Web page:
The Healthcare Bankruptcy Bill
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In view of the continuing frequency of healthcare bankruptcy cases and
the potential risks to patients who become involuntarily involved in these
cases, on April 20, 2005, the Healthcare Bankruptcy Bill was enacted (the
“Healthcare Bankruptcy Amendments”). The Healthcare Bankruptcy Amendments
are part of the Bankruptcy Abuse Prevention and Consumer Protection Act
of 2005 that has gained much notoriety for its sweeping reform of consumer
|"The Healthcare Bankruptcy Amendments
are intended to encourage healthcare companies to consider the patients’
rights and interests when administering their bankruptcy case."
The Healthcare Bankruptcy Amendments are intended to encourage healthcare
companies to consider the patients’ rights and interests when administering
their bankruptcy case. Specifically, these Amendments address the following
issues: (1) disposal of patient records, (2) transferring patients to new
facilities, (3) appointment of a patient ombudsman, and (4) exclusions of
a debtor from Medicare and other federal healthcare programs.
Disposal of Patient Records
The Healthcare Bankruptcy Amendments implement a mechanism for disposing
of medical records when a healthcare facility is closing. For a patient,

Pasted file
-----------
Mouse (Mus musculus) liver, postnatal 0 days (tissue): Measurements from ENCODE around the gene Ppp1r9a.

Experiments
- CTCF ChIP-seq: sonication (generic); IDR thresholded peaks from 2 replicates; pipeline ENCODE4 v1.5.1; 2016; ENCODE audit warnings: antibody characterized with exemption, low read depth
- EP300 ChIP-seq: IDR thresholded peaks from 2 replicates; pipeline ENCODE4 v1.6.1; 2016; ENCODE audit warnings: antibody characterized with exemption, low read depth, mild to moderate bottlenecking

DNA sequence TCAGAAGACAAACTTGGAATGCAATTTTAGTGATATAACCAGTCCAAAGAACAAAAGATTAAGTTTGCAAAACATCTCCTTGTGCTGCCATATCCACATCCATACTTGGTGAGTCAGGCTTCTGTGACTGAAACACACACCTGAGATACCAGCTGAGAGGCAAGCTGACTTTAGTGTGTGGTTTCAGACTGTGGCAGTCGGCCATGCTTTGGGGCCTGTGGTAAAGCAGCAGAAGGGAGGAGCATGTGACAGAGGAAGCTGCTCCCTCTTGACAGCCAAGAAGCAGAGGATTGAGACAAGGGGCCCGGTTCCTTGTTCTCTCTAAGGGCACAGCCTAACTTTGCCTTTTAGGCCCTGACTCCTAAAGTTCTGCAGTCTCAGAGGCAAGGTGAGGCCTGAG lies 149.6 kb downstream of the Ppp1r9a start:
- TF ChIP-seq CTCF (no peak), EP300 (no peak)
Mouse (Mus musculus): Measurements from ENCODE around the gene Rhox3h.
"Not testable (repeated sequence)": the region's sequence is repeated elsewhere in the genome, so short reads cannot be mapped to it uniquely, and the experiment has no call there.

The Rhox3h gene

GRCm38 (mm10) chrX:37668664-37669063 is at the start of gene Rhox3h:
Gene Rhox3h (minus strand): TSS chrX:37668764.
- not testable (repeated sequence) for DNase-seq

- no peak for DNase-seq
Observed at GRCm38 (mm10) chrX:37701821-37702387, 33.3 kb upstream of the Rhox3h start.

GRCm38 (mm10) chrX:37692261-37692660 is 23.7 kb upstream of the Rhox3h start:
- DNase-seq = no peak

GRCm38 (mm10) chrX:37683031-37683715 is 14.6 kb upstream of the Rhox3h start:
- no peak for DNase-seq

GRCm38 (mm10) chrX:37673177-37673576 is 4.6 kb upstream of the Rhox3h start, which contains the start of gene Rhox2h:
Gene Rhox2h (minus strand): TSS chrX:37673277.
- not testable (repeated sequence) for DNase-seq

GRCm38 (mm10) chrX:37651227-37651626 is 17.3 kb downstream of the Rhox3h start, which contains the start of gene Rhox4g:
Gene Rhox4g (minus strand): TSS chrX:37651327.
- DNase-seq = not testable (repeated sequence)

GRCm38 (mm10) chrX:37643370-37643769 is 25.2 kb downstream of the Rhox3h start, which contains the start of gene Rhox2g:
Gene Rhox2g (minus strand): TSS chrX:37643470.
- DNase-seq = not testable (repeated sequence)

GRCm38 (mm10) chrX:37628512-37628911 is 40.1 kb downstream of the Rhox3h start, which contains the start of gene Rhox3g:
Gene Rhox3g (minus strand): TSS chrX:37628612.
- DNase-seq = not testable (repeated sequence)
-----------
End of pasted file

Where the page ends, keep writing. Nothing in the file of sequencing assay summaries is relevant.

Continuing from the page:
it is important that a healthcare provider maintain his or her records because
often a doctor cannot make an accurate diagnosis of the patient’s health
problems without reviewing the past medical history. Furthermore, a patient
may have difficulty with insurance companies who may not pay for medical
services without appropriate back-up or who may not insure a person without
full knowledge of pre-existing health problems.
In bankruptcy cases where a healthcare facility is being closed, a healthcare
facility may be unable to maintain or store patient records for the required
time periods under federal or state law because there may not be sufficient
monies available to pay the storage costs.
Under the Healthcare Bankruptcy Amendments, a healthcare company must
comply with any existing federal or state laws concerning the storage and
disposal of patient records, if possible (e.g., if the healthcare company